Nozi Samela was 19 and six months pregnant when she was tested positive for HIV/AIDS at a hospital in Cape Town, South Africa. She, like hundreds of others, woke up at the crack of dawn for days to wait in line at the hospital, hoping and praying that she’d be one of the first in line as the hospital only tended to the first 30 people waiting. After days of trying, she was finally able to get a routine prenatal checkup. It was then that she was offered an HIV/AIDS test, which came out positive.
Feeling scared and hopeless, she went to a mothers2mothers (m2m) center at the suggestion of a nurse. Upon arriving, she was bewildered to see several HIV-infected mothers laughing and joking around with each other. She wondered how these women could possibly express joy when they knew they were infected with HIV/AIDS. Through the m2m program those same women showed Samela that HIV/AIDS is not a death sentence. They taught her everything she needed to know about living with the disease, and helped her muster up the courage to disclose her status to her family. In June 2005, Samela gave birth to a healthy boy, born free of the disease.
Samela was so inspired by those women she applied to be a mentor mother at m2m so she could help other expecting mothers infected with the disease. She is now a m2m site coordinator in South Africa.
She shared her story at a recent briefing sponsored by mothers2mothers and Management Sciences for Health (MSH) on Capitol Hill. Samela was joined by other HIV/AIDS advocates who stressed the importance of American leadership in reaching goals to end the epidemic. With the right support, we could see the elimination of mother-to-child-transmission of HIV by 2015.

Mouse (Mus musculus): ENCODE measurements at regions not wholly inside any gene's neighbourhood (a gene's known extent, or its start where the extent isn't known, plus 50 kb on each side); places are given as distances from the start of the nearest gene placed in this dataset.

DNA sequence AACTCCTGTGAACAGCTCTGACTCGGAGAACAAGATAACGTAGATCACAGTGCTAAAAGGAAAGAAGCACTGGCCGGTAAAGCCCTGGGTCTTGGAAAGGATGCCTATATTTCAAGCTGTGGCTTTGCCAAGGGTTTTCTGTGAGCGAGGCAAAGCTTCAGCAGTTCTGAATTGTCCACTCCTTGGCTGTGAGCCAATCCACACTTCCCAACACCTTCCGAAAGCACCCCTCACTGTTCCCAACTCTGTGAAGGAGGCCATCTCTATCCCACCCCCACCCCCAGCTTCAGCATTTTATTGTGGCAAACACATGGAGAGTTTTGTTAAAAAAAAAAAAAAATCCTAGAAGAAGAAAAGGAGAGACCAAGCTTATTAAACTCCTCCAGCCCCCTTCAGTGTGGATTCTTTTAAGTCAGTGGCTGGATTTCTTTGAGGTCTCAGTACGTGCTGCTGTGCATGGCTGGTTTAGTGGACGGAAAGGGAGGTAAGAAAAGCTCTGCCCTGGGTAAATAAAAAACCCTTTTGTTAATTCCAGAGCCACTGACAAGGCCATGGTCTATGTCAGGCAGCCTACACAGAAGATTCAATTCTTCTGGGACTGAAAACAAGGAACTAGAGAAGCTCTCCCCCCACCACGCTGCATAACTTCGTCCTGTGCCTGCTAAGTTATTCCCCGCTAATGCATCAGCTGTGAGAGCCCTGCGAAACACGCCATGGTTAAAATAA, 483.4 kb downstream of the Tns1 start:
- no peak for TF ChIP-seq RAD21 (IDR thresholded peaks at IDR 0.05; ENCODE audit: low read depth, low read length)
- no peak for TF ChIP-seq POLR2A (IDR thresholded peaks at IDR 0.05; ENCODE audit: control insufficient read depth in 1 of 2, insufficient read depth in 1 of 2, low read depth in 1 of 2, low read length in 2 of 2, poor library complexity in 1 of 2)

Robin Smalley, International Director and co-founder of mothers2mothers, explained that while every day one child is born with HIV/AIDS in the U.S. and Europe, 1,000 children are born with the disease in Africa daily. Half of those children will die before their second birthday. She explained that we have the tools and knowledge to eradicate pediatric HIV/AIDS by 2015, and all that’s needed to achieve this goal is political will and commitment.
Ambassador Mark Dybul, former U.S. Global AIDS Coordinator and Global Health Fellow at the George W. Bush Institute, explained that even in this economic downturn, we can balance our budgets while working with the people on the ground to ensure that we reach our goals. He went on to say that healthy women, healthy families, and healthy and stable communities are better for us as a nation, and that providing a woman with HIV/AIDS care can lead to caring for the whole person, family, and community in the long run.
Dr. Gloria Sangiwa, Director of Technical Quality Innovation at MSH, explained that support from the U.S. government has helped to save millions of lives, and further support will help to eliminate the deadly disease altogether. She said that although it’s an ambitious call to end pediatric HIV by 2015, we have the means necessary to reach this important goal.
Republican Senator John Boozeman of Arkansas agreed with Dr. Sangiwa by saying that we can fix this seemingly insurmountable problem if the Western world decided to roll up its sleeves and make a commitment to ending this disease. Democratic Senator Richard Blumenthal of Connecticut expressed that it is our responsibility as a nation to help protect mothers and children from this disease, as a global health problem inevitably becomes an American problem.
Watch this short video created by Johnson&Johnson on eliminating pediatric HIV/AIDS by 2015.